Welding Filler Metal Packaging and Marking
When we go to the grocery store to purchase food, certain items we expect to have packaging around them to maintain their freshness or preserve their condition. The same is true of the filler metals that we use in all different types of welding processes. Just like the packaging and seal that is on food items that protects them from tampering or spoiling our welding filler metal should have safeguards to keep them clean and secure as well. There are many things that can happen to filler metal from the time it's manufactured to the time you use it. Damage can occur if the filler metal is not packaged or protected.
Sometimes a lot can be said about the filler metal quality based on the quality of the packaging that we see around it. Cheap and inexpensive filler metals will have little to no packaging or moisture barrier. Quality filler metals, on the other hand, will have good packaging and protection both in the area of damage protection and moisture protection. If filler metals are improperly handled, it's not uncommon to see damaged wire, damaged filler metal or flux when we open a new container. Care must be taken when handling filler metals just like we would a carton of eggs from the grocery store.
Shielded metal arc welding electrodes with the flux on the outside are particularly susceptible to damage if they're rough handled or tossed around. The damage on the outside of the flux can render a whole electrode useless Sometimes there's cardboard packaging around the perimeter that will help pad or resist any type of damage to the flux. Still others come in a metal can that resist denting or other damage to the rods or electrodes. A spool of wire that has been dropped it is no longer round or has separate layers of wire mixed with each other will cause problems in the feeder and will cause an erratic welding arc and other problems.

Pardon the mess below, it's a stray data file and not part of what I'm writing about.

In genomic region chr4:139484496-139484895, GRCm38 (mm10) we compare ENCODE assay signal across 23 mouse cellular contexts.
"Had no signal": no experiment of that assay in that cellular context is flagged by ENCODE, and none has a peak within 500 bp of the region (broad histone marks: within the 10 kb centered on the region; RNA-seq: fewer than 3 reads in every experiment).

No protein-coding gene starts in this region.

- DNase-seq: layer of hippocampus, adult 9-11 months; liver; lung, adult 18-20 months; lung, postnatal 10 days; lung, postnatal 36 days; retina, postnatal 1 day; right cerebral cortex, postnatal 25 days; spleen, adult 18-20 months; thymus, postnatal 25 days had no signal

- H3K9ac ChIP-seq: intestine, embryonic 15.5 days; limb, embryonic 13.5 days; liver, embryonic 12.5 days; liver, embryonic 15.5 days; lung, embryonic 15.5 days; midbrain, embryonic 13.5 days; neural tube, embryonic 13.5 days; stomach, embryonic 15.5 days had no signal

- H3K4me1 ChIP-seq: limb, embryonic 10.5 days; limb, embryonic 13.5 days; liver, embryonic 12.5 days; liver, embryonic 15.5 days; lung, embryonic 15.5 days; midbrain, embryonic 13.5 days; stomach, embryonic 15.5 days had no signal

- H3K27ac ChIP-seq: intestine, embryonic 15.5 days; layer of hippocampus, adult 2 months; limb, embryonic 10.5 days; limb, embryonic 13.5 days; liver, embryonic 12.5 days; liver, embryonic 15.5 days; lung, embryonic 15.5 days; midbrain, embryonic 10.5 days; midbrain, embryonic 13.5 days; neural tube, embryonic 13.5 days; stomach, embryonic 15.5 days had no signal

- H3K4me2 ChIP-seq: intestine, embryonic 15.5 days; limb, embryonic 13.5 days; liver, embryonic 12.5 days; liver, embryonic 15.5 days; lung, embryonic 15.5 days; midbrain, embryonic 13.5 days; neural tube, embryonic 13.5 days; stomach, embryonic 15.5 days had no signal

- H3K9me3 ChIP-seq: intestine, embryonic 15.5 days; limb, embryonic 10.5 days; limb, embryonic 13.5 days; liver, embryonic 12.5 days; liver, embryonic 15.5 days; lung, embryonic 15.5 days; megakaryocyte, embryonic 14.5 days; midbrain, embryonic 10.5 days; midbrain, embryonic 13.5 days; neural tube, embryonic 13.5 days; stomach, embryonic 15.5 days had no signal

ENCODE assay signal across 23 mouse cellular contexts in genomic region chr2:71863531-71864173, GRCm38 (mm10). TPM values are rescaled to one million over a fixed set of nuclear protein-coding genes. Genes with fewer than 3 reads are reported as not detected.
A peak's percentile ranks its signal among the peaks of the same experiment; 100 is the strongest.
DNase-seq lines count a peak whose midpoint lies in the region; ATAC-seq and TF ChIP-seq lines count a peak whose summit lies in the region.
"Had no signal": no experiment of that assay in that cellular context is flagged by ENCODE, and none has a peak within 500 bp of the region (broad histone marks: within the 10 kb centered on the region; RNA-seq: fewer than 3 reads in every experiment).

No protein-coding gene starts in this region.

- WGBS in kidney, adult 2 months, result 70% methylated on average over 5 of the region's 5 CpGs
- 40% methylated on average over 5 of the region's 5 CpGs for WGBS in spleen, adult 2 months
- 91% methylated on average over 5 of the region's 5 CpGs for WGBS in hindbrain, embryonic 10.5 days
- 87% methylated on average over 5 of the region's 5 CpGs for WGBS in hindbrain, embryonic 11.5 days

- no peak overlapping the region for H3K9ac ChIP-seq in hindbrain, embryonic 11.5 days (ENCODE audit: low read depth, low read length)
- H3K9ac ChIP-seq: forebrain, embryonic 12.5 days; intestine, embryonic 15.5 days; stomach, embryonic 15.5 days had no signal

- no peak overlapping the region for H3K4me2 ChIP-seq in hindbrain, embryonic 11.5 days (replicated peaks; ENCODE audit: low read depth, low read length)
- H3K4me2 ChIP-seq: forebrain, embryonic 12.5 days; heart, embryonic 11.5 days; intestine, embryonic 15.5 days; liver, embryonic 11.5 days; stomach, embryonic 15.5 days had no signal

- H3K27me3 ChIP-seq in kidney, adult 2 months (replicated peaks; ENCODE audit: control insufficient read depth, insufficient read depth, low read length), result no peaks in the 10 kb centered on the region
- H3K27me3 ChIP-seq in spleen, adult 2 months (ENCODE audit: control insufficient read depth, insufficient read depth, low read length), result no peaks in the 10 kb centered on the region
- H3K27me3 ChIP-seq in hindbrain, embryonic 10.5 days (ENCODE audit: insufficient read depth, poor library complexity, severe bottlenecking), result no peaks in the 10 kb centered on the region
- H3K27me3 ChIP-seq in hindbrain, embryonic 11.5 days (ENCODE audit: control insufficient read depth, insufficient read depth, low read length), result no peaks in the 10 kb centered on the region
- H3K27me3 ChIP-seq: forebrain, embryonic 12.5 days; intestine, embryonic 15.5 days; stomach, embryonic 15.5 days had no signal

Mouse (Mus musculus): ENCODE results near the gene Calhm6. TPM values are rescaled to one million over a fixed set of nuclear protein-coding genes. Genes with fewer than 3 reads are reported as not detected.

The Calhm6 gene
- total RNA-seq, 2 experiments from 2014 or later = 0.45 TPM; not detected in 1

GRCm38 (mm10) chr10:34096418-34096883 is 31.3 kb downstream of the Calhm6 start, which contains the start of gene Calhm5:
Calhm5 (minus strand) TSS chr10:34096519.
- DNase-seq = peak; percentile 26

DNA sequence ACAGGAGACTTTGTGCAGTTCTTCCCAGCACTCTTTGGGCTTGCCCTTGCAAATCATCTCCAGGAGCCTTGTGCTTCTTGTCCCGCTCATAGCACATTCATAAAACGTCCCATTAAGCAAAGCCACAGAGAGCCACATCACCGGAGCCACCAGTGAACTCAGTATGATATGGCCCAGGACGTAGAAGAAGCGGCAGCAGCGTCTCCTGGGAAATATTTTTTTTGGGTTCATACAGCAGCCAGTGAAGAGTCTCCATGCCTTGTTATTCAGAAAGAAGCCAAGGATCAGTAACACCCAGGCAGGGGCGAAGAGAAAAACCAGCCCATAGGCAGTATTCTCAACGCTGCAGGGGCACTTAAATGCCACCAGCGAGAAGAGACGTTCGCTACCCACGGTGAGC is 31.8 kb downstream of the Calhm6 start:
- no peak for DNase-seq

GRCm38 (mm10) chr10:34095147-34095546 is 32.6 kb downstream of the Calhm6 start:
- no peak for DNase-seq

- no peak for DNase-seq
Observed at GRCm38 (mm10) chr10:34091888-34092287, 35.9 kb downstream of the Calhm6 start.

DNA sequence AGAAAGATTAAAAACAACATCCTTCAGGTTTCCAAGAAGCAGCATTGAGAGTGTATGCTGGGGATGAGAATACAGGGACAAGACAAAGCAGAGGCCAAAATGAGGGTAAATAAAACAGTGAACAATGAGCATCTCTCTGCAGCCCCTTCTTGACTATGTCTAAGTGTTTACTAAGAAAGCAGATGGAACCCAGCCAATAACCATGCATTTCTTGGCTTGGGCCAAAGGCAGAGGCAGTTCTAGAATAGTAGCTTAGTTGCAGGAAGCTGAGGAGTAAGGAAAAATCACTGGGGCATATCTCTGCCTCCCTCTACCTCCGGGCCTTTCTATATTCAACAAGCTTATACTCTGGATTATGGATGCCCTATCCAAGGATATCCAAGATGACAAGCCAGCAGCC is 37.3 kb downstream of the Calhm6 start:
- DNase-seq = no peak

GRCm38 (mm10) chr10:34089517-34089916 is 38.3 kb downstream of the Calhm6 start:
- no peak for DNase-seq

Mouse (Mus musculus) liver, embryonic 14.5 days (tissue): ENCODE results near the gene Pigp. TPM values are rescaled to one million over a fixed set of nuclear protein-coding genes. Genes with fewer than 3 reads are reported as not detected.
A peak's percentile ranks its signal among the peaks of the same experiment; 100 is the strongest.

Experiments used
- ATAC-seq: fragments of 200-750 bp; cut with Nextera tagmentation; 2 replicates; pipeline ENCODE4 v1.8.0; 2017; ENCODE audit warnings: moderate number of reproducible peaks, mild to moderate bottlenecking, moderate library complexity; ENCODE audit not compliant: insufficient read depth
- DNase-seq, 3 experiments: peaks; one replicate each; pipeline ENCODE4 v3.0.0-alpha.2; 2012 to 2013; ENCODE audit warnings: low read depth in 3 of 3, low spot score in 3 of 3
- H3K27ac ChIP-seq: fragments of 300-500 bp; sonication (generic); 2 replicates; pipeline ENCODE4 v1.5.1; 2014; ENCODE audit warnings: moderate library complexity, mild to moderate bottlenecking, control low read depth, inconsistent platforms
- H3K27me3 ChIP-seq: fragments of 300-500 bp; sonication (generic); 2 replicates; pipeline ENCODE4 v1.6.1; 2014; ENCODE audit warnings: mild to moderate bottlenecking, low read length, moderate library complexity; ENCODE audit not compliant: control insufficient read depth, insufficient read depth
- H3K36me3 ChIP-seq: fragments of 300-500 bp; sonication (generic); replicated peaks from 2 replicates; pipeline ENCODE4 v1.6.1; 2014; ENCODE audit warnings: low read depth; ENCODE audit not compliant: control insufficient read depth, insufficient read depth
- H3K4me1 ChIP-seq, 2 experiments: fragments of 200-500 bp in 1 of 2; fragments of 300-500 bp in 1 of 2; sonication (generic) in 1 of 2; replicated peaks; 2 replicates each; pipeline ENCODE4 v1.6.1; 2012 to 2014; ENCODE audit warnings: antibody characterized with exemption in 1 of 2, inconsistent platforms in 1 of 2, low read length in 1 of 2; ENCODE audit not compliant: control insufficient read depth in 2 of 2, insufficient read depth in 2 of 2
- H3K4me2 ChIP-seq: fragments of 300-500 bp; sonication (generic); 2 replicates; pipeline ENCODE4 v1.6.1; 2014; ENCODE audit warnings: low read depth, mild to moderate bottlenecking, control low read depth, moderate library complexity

Moisture is another big enemy of certain types of filler metal. Steel filler wires can form rust and other deposits on the surface of the filler metal if they come in contact with water or moisture. Rusty spools of MIG welding and flux core arc welding wire can be big problems to wire feeders, gun liners and contact tips. If the rust deposits itself inside of the gun liner erratic welding and feeding will result. Moisture can also cause the flux on shielded metal arc welding electrodes to crumble and fall off. Moisture can also cause many problems in and around the weld.
Hydrogen under bead cracking and porosity are examples of some of the serious problems that can occur from moisture. Low hydrogen electrode such a 7018 are intended to be placed in the dry Rod oven to prevent these problems with shielded metal arc welding electrode. Quality electrodes and filler metals should be hermetically sealed and have a good barrier from moisture pick up.
The markings on the packaging should clearly Identify the type of metal, AWS specification & classification number and any other trade identification. If it is stick electrode, each rod should clearly be labeled with electrode number. If it is cut lengths of filler metal, each rod should be stamped, flagged, marked or laser engraved.
We should not remove rods from a container except for immediate welding use. if we remove them. Then return them later, they will eventually end up being returned to the wrong container. If it is a spool of wire, each spool should be clearly labeled.
Your weld is only as good as the filler wire you use. Get good wire and you can eliminate many problems. Store it correctly after you buy it to get the best long term use.
Check out the Longevity website (www.longevity-inc.com) or YouTube channel (www.youtube.com/longevitywelding) for more details and information about equipment for different welding and cutting processes. Longevity has the right machine for your exact application, so take a look and choose what is the best fit for your materials, product and needs.